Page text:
Another alternative news blog, The Dolphin’s Blowhole, has been running for a few years and prides itself to ‘aim to report on and promote the activities and actions of local community and activist groups, as well as maintaining a local activist directory of campaigns and groups in Southampton.’

It is a fantastic site, objectively offering news specific to the local area, but because it does not concentrate mostly on news at the University it is unheard of by the majority of the student population. The Wessex Mash references it as ‘presumably about sex with marine mammals, although we don’t know because we’ve never read it and neither has anyone else.’

Furthermore and most recently, The National Student has begun hiring Campus Editors at each University to report on news from each campus to promote in both a national and local outlet. As a national publication, TNS has the ability to publish interviews with celebrities such as Natalie Portman. As appointed News Editor for the publication here in Southampton, I can also already see TNS moving into the ‘weird news’ domain, publishing stories such as the one about the bride who discovered her ‘man’ was actually a woman – the type of stories that students never get tired of hearing.

However, without sounding too patronising, there is something very different about each of these student media news outlets in Southampton. The Wessex Scene, Soton Tab, Dolphin’s Blowhole, The National Student and now, The Wessex Mash, each have their own target readership and very clearly define this in their content and style.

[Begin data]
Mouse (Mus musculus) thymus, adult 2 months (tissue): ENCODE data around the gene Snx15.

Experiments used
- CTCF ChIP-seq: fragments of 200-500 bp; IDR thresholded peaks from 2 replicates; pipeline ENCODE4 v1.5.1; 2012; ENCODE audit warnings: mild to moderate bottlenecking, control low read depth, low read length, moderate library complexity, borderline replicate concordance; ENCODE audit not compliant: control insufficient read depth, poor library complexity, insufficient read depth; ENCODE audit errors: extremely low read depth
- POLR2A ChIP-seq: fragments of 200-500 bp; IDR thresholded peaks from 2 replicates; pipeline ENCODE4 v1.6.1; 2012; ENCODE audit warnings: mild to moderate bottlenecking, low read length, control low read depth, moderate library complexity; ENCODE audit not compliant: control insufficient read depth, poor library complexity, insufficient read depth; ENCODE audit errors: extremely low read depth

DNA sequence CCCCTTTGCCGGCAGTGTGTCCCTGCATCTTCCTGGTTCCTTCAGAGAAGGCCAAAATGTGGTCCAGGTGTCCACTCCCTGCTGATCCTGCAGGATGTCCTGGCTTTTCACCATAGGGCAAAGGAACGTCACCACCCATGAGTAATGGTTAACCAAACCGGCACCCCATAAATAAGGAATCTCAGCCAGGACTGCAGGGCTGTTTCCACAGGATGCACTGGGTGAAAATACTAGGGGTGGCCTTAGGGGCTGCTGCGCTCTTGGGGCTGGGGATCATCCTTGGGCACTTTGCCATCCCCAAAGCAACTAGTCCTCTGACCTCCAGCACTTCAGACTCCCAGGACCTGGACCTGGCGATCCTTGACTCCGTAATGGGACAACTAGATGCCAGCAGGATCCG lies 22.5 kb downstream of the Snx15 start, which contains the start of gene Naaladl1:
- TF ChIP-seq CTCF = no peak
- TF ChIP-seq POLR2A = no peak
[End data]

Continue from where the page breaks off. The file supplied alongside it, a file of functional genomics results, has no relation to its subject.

If a student is after comment on tuition fees then look no further than The Wessex Scene; interested to know the story behind the Vice Chancellor’s latest car crash…then checkout the verified rumours on the Soton Tab (another by yours truly); for more in-depth understanding on local Council cuts, then The Dolphin’s Blowhole is your first port of call; and, for national student news from a specialised or local perspective then step up The National Student.

The Wessex Mash offers what none of these news sites do – personal and tongue in cheek comment. Yet, each of these sites offers what The Wessex Mash, and the others, also does not.

The Times does not change its style in lieu of the popularity of The Sun, and vice-versa, and the more debate surrounding student news, the better.

Furthermore, at peak exam and essay time, the student population camped out in the library can only welcome the offering of another website providing further procrastination from the work in hand.

So as long as the mystery Masher continues in the way they are heading, and other news outlets remain confident in their content, style and readership, nothing can threaten the future of student news at The University of Southampton. And a bit of gossip never does any harm to picking up one’s game.

Oh, and the identity of the Masher? Well, unveiling that completely undermines a format so reliable on anonymity and mystery. You’ll have to all work that out for yourselves…